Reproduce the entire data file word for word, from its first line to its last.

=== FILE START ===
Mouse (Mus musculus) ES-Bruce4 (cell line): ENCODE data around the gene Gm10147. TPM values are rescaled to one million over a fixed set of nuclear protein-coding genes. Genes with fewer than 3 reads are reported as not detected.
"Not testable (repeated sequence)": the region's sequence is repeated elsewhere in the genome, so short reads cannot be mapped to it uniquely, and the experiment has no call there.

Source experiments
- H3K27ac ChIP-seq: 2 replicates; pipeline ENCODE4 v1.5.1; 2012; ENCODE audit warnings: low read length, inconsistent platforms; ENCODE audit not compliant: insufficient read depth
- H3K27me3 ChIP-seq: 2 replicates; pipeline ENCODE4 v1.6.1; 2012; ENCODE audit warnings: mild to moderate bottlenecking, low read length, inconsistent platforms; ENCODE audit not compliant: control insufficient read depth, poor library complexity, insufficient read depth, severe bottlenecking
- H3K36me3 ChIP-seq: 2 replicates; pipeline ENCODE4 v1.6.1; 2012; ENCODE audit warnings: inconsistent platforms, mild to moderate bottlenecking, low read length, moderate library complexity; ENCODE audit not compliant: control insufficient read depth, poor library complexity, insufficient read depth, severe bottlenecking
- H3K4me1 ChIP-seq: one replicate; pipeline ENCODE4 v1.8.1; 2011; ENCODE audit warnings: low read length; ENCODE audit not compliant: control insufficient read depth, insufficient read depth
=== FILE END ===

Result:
Mouse (Mus musculus) ES-Bruce4 (cell line): ENCODE data around the gene Gm10147. TPM values are rescaled to one million over a fixed set of nuclear protein-coding genes. Genes with fewer than 3 reads are reported as not detected.
"Not testable (repeated sequence)": the region's sequence is repeated elsewhere in the genome, so short reads cannot be mapped to it uniquely, and the experiment has no call there.

Source experiments
- H3K27ac ChIP-seq: 2 replicates; pipeline ENCODE4 v1.5.1; 2012; ENCODE audit warnings: low read length, inconsistent platforms; ENCODE audit not compliant: insufficient read depth
- H3K27me3 ChIP-seq: 2 replicates; pipeline ENCODE4 v1.6.1; 2012; ENCODE audit warnings: mild to moderate bottlenecking, low read length, inconsistent platforms; ENCODE audit not compliant: control insufficient read depth, poor library complexity, insufficient read depth, severe bottlenecking
- H3K36me3 ChIP-seq: 2 replicates; pipeline ENCODE4 v1.6.1; 2012; ENCODE audit warnings: inconsistent platforms, mild to moderate bottlenecking, low read length, moderate library complexity; ENCODE audit not compliant: control insufficient read depth, poor library complexity, insufficient read depth, severe bottlenecking
- H3K4me1 ChIP-seq: one replicate; pipeline ENCODE4 v1.8.1; 2011; ENCODE audit warnings: low read length; ENCODE audit not compliant: control insufficient read depth, insufficient read depth